- Hospital leadership: hospital administration, pharmacy and the hospital leadership teams are critical because they need to invest in the following items (if they do not already exist): videoconferencing equipment with remote zoom focus, a connection for videoconferencing through hospital firewalls, high-speed internet, CT or brain image transfer capability, and a computer. There also needs to be consideration of whether the rural hospital should have an additional budget for thrombolytics
- Other stakeholders include: product vendors, payers, health education and health workforce organisations (e.g. to determine roles and adjustments required), DoHA and State and Territory jurisdictions (e.g. to define regulatory framework under which care can be delivered, to determine approved technologies, and to coordinate changes in the end-to-end care pathway).
4. Highlight and prioritise clusters within specialties
Within these specialties, analyse the clusters that will need to be engaged, in terms of a) the role they will be expected to play in adoption; b) the timing of that role; c) their influence in overall adoption success; d) the degree to which their eHealth readiness needs to be shifted; and e) a targeted and compelling business case to support the desired shift.
Table 8: Target participants for telestroke program and their relevant clusters
Medical specialist clusters involved
|Radiographer||N/A (There is no need for the radiologist to be on site at the rural end, and it is sufficient for the neurologist and the physician to review the images prior to administering TPA. The radiologist can subsequently issue the report, but this is not critical for management to commence.)|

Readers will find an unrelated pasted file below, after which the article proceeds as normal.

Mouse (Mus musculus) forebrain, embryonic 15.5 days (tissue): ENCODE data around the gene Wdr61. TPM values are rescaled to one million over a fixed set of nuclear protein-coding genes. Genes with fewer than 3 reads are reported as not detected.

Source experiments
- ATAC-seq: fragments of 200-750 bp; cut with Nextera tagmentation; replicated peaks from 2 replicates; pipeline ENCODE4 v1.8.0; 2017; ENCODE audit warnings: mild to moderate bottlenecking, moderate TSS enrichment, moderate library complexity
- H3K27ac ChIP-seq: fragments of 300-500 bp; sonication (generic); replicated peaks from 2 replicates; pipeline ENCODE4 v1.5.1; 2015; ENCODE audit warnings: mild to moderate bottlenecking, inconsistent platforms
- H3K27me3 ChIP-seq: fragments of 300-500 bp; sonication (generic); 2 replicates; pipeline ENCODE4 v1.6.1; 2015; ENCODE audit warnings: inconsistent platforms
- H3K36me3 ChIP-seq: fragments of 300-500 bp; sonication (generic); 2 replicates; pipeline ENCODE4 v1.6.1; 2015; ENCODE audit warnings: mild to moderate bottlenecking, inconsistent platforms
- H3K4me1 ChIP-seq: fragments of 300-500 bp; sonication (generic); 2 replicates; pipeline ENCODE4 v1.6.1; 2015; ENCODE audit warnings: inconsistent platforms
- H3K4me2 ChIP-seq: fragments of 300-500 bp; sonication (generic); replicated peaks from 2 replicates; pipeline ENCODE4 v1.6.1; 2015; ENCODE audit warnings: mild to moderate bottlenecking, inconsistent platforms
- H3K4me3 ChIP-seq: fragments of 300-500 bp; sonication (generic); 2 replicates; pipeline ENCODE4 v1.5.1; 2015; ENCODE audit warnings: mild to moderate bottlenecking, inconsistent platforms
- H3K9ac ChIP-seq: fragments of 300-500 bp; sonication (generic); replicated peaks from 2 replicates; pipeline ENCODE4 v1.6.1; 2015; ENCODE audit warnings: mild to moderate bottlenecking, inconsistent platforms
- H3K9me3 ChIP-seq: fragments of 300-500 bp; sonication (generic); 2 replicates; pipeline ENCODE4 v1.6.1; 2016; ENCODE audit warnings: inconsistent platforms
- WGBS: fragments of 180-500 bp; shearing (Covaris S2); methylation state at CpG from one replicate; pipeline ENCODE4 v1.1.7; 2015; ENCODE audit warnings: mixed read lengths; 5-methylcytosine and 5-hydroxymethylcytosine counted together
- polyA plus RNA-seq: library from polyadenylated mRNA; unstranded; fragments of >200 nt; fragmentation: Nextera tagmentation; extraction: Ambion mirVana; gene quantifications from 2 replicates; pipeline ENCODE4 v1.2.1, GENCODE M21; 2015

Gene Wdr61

|Emergency medicine specialists and physicians||eHealth entrepreneur (13%); network adopters (51%), capable but unconvinced (16%) and apprehensive follower (18%)|
|Stroke specialist (internal medicine)||eHealth entrepreneur (35%); network adopters (16%)
(Targeting ~50% of potential stroke specialists should yield a reasonable number of participants)
- Short-term: The eHealth entrepreneurs and network adopters are the logical top priority, and between them they represent over 60 percent of all emergency medicine practitioners and over 50 percent of internal medicine practitioners
- Medium- to long-term: Capable but unconvinced and apprehensive followers can be targeted in concert. Both will need to understand the benefits, which should be fairly straightforward once the program is underway and demonstrating tangible improvements.
5. Identify the interventions that will be needed to shift attitudes and promote adoption
Before defining interventions, review the perceptions, barriers and influences of targeted clusters and specific needs of specialties.